A lust for justice and the death of Jesus

I like to divide the world into black and white. Person A is a good person, someone who likes me, has done nice things for me, with whom I generally agree, someone I enjoy being around. Person B, on the other hand, has sinned against me, bothers me, has different interests than me, a different background. In my sin, I want to categorize everyone I know in Person A and B columns, and then make sure all my neighbors are Person As and avoid Person Bs as much as possible.

So, when I come to Psalm 5, my sinful temptation is to pray of the Person Bs in the world, “Make them bear their guilt, O God; let them fall by their own counsels” (5:10). When I’m in a really bad place, I can put faces and names to those I wish God would judge. I want me and all the Person As in my world to “take refuge in” the Lord and “rejoice” (5:11), but want no Person Bs invited to my holy party.

My soul is black, as black as soot. My heart and God’s heart are worlds apart on this point. Because while I am content to cheer God on as he pours out his wrath against the wicked, our gracious Lord is NOT content to stop there. Had he my heart, you and I and all humanity would have been swept away in judgment long ago.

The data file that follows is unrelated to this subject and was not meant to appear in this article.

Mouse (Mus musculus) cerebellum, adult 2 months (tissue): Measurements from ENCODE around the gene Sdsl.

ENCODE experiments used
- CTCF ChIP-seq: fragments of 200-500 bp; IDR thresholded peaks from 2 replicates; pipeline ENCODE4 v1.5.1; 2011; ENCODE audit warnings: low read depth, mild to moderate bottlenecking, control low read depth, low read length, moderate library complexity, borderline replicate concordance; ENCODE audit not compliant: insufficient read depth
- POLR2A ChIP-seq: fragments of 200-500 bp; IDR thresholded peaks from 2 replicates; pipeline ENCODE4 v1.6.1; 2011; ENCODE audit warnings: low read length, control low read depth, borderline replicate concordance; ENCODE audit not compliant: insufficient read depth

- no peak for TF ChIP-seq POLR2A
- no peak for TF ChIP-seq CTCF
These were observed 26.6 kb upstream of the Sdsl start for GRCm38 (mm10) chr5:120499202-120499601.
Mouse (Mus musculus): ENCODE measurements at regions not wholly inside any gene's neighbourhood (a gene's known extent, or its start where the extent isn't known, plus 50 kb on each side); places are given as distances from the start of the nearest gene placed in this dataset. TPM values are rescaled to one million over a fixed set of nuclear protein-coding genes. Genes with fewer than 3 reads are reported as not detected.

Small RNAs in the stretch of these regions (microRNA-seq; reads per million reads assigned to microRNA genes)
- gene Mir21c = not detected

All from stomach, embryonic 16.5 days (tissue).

My soul.

But it struck me as I read this that when I cheer on God’s wrath, I am cheering on the suffering and death of Christ. I want a front row seat to witness the cosmic squashing of my enemies (or just those I am not terribly fond of), but God would rather BE squashed than squash. He would rather take the full brunt of his justice on our behalf than let his rebellious creatures “bear their guilt.”

When I perversely desire a person be struck down by the justice of the Lord, I am really desiring the Lord Jesus be brutally killed; he took all God’s justice for us. The more severe divine justice is, the more awful Christ’s suffering for us.

Our God is gracious and merciful, as he says in Ezekiel 33:11, “As I live, declares the Lord GOD, I have no pleasure in the death of the wicked, but that the wicked turn from his way and live.” God’s heart is vastly different than mine. Perhaps someday He will teach me to delight in what He does. But so often, I’d rather cling to my perverse sense of justice than rejoice in His mercy. Thank God I’m not God.

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